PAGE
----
By the repression of armed resistance, however, the Soviet army merely prepared the soil for the consolidation process. They could not break the strike and convince people to resume work. The discharge of revolutionary organisations meant that the country was bereft of any administrative system: revolutionary bodies were not allowed to function, while the party practically consisted of no more than a thin layer of leaders. Former council functionaries seemed reluctant to resume local power. The police would be out of function for a long time, and the army, whom the Soviets disarmed on 4th November, witnessed the restoration attempts with animosity.

In this power vacuum, only the labour councils represented an authority to count with (apart from the Soviet troops), all the more as the invaders considered them as successors to the soviets of the Russian revolution, which provided them with considerable elbow-room. Labour councils had the most important weapon of all: they had the power to decide whether production would start again in Hungarian factories. After 4th November their scope of activity widened significantly: they were asked to intercede on behalf of those in Soviet captivity, the energy supply of settlements depended on them, etc. During the first week of the occupation, they took over administrative functions in most places, and after 10th November they exercised their power in symbiosis with the reforming council apparatus.

For nearly a month, while the Kádár government was not strong enough politically and structurally, and until the new regime built up their police force, Hungary had a peculiar dual (or rather triple) power structure. Despite the support of the Soviet army, the government’s range of influence hardly exceeded the capital (so much so that its members did not dare leave Budapest for a long time), and local executive power was exercised by labour councils and other revolutionary bodies that reformed after 4th November (occasionally together with former councils) in most regions of Hungary.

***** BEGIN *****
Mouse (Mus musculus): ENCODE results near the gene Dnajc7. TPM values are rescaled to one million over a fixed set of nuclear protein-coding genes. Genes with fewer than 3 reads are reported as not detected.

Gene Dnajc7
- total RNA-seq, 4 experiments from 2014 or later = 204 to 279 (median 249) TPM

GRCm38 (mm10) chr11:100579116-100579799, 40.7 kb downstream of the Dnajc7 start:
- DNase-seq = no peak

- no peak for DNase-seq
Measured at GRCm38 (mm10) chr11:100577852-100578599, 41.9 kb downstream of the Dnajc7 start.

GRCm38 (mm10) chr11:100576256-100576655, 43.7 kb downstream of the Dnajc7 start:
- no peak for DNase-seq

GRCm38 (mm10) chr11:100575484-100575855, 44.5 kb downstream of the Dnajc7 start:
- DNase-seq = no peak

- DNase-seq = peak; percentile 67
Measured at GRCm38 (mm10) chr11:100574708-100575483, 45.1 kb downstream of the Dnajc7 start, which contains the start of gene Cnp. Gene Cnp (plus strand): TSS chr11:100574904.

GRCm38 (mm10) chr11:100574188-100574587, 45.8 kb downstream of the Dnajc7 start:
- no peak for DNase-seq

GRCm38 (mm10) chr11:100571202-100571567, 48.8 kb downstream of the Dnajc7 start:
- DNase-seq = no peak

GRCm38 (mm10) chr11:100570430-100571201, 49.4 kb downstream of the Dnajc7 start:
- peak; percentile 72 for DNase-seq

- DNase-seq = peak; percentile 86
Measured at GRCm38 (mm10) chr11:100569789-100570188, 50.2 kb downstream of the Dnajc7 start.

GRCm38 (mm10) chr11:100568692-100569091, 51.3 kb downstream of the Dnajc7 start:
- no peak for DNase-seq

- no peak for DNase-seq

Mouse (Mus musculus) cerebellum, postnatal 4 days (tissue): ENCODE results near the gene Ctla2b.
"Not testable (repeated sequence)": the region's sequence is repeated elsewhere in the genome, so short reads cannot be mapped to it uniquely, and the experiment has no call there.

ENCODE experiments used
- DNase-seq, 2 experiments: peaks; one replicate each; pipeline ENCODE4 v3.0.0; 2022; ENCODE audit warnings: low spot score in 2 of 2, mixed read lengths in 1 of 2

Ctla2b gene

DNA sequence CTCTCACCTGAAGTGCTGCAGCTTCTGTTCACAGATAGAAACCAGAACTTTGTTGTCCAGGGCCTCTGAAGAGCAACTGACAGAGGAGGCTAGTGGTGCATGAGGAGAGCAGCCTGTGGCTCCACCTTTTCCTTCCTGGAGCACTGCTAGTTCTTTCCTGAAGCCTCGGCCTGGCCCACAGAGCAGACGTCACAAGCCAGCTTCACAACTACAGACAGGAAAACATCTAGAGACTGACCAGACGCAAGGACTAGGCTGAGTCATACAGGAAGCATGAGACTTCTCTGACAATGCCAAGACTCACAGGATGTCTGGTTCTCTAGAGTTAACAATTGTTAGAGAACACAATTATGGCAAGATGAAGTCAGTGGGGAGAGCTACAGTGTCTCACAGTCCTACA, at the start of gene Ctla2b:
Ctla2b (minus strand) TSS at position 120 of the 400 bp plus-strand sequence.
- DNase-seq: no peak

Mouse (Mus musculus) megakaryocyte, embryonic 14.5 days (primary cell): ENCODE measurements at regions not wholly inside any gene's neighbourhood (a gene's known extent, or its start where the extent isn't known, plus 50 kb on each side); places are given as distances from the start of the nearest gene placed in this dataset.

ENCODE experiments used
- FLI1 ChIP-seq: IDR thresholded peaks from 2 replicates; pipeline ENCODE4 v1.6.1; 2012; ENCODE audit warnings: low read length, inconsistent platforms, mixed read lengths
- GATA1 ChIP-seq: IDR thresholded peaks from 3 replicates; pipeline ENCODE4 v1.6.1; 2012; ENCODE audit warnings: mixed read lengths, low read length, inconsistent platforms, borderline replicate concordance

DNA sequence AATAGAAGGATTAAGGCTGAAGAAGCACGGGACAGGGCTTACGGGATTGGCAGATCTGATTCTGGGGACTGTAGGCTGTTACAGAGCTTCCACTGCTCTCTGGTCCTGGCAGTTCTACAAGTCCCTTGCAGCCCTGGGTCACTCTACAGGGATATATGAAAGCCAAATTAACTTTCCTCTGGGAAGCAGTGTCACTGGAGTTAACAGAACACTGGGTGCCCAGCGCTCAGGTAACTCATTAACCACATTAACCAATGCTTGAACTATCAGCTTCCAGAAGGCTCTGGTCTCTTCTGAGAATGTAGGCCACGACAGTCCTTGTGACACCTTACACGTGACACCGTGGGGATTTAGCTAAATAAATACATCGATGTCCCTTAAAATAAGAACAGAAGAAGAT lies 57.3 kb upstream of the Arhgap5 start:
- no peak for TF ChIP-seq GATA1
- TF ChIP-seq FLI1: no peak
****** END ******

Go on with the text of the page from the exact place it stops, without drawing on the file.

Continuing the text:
Of course the most vital issues were decided in Budapest, but the power scheme of the countryside seriously impeded and influenced the process of consolidation, the actual take-over of the Kádár regime.

In Borsod county, for instance, the restored party leadership proved to be ineffective and unable to resume control over the county, so they had to intercede that the leaders of the county labour council would be released from Soviet captivity in Ungvár. As a result, Földvári and his colleagues were once again heading the county administration from the middle of November. In Gyõr County, the labour council of the carriage and wagon works took the wheel and delegated representatives into the newly forming county council, in this way exercising decisive influence in county affairs.

The Kádár administration gathered strength and waited until early December to launch their counter-attack and break resistance with force. Masses of people were suddenly arrested; centres of resistance and labour councils were banned. Controlled again by the powers that be, the press started an anti-revolution sleaze campaign. People responded with grim resistance to the government’s hostility. The Central Labour Council of Greater Budapest announced a 48-hour strike; demonstrations started everywhere, often terminating in armed confrontation. In this last phase of the revolution, the most serious atrocities happened in Békés County. Apart from the numerous demonstrations in many towns and villages of the region, often the newly functioning party headquarters were attacked and occupied, or the police forces disarmed and national guards put in their stead. Soviet troops were called out to restore law and order — many times only in an armed conflict. Once the Soviets were gone, though, everything started again.

This last burst of the revolutionary flame the government smothered with austere violence. The right of assembly was withdrawn, summary justice restored, detention camps, which had been out of use since 1953, were reopened. Volleys were fired at demonstrators all over the country, resulting in massacres, the most shocking one in Salgótarján on 8th December, killing 46 people on the spot. The newly formed police arrested hosts of revolutionaries on night raids, assaulting them brutally. In more than one case people were shot dead on site without being tried, such as the leaders of the National Guard in the Salgótarján steel works.

However, this is already the subject of a different chapter in the history of the revolution: that of the retribution campaign

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Copyright © 2000 National Széchényi Library 1956 Institute and Oral History Archive
Last updated:  Monday, 18-September-2006